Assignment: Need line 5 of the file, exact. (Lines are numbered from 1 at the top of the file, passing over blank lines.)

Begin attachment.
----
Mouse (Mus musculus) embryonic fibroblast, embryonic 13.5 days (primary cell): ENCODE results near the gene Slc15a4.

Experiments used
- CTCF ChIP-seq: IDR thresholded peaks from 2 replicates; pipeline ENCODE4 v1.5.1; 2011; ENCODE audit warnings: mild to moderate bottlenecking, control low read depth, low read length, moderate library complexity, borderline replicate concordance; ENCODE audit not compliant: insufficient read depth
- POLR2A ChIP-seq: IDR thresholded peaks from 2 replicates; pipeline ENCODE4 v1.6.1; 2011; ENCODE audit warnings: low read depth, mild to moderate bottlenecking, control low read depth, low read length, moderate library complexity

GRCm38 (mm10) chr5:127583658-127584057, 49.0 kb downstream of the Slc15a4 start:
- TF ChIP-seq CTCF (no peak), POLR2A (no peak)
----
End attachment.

GRCm38 (mm10) chr5:127583658-127584057, 49.0 kb downstream of the Slc15a4 start: